Book Review

Valentine, Alan. Lord Stirling. New York: Oxford University Press, 1969.

“Sons of great men are seldom great; sons of men of fine character or talent often display little of either.”

From Lord Stirling by Alan Valentine, page 46.

When encountering ridiculous observations, book readers tend to turn off the entire volume as worthless. However, in this case, not finishing Valentine’s aptly titled book would be a mistake.

Descending from a Scottish family with a faint lineage to a vacant noble title, American born Patriot Maj. Gen. William Alexander laid claim to the title of Lord Stirling before the outbreak of the Revolutionary War. While two other biographers briefly cover Alexander’s quest to establish family nobility, Valentine offers the most comprehensive account at almost one hundred pages. Leaving his wife and children in America, Alexander spent several years working the Scottish and British legal systems to establish a legitimate claim to the Earldom. This quest was more than the right to a title, but also could bestow ownership of Long Island which was likely his principal motivation.

After a long legal and political battle, Scottish authorities approved his claim to nobility, but the British House of Lords did not pass a peerage. A result, Alexander returned to American using the Scotish conferred Lord Stirling title and did not receive any British rights to land or crown compensation. However, emulating the life of an English Lord, Stirling built a manor house and gained wealthy friends such as George Washington.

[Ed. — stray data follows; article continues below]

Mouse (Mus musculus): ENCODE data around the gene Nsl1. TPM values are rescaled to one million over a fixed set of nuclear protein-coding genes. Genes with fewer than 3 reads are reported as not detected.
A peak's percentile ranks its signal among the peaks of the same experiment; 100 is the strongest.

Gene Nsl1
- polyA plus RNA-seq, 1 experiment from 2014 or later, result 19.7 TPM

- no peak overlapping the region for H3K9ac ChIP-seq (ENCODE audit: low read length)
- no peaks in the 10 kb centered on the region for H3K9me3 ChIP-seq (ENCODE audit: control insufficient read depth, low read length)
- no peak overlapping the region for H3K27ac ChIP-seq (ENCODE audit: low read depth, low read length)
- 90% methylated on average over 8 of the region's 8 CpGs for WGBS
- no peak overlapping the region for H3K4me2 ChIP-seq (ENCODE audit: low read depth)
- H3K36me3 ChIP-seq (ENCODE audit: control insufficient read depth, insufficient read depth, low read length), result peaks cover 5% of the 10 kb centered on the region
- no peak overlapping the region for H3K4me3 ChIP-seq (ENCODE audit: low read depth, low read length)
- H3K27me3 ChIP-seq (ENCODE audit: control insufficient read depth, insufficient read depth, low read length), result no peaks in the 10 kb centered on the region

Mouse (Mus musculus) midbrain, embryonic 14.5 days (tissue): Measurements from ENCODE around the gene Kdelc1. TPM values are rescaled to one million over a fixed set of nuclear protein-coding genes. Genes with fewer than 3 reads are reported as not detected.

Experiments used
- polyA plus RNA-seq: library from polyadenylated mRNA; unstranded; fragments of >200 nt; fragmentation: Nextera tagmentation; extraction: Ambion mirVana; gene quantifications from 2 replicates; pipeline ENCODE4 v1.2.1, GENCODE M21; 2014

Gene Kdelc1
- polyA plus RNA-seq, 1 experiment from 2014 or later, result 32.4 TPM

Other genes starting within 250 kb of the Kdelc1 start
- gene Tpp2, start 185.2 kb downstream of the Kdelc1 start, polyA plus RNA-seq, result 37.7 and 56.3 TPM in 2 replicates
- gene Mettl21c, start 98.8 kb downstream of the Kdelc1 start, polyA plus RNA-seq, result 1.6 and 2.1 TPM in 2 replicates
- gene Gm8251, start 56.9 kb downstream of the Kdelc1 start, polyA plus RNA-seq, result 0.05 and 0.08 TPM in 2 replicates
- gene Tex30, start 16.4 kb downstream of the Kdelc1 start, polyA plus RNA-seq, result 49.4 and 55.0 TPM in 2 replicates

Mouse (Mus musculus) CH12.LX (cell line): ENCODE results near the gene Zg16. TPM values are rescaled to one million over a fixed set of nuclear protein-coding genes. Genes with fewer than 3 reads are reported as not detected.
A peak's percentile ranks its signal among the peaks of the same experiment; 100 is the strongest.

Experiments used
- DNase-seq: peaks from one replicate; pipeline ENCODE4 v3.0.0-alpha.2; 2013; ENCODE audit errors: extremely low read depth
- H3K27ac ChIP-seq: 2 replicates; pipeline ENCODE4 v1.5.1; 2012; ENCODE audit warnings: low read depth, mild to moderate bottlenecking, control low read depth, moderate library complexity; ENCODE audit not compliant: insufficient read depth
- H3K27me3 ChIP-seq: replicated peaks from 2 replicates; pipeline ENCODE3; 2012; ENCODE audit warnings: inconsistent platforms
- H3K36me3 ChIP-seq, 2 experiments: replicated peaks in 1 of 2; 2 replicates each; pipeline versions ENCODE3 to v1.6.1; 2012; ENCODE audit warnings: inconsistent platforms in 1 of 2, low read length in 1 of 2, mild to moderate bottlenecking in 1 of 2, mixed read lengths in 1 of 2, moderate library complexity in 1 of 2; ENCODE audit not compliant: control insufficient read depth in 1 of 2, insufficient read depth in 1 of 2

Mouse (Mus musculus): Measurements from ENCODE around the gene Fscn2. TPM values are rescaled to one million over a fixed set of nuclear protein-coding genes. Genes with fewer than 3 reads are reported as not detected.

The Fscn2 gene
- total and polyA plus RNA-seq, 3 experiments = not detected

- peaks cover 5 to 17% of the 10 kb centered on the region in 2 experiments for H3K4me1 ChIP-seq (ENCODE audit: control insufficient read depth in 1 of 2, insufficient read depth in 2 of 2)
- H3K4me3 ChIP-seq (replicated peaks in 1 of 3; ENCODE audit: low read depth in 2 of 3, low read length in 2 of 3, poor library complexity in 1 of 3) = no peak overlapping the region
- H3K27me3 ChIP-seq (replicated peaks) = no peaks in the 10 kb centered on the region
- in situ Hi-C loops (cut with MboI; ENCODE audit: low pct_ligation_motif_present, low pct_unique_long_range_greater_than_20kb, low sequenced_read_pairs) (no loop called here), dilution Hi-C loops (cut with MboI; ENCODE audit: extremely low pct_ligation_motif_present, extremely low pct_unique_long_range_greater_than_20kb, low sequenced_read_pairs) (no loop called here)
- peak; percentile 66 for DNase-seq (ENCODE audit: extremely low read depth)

At the outbreak of the American Rebellion, Lord Stirling, despite his noble heritage quickly sided with the Patriots. Given his social prominence, he joined the Continental Army as a high ranking officer. On the battlefields of Brooklyn and Brandywine, Lord Stirling bravely commanded newly formed units in the face of overwhelming British forces. At times, Valentine over states Lord Stirling’s battlefield exploits. However, always referring to him as Lord Stirling or my Lord, contemporaries held Lord Stirling and his military ardor in high regard. His leadership skills also extended into sensitive political issues. For example, Washington assigned Lord Stirling to conduct high profile court martials such that of Maj. Gen. Charles Lee.

Nearing the end of the war, Lord Stirling fell ill and passed away. Biographers and some contemporaries noted his excessive love of food and drink as contributing causes. No matter the reason, as an able commander, Lord Stirling garnered the respect and admiration of his fellow officers and the enemy.

While Valentine did not produce the best biography and at times offers hackneyed observations, I recommend the book as a unique window into a fascinating life.  Different from other biographers, Valentine recounts in detail William Alexander’s quest to become Lord Stirling which alone is most noteworthy among the Patriot leaders. It’s ironic that a people seeking freedom from a royalty dominated society would turn to a leader seeking entitlement in their quest for freedom. However, with Lord Stirling’s positive contributions and unwavering commitment to the Patriot cause, contemporaries saw no contradictions.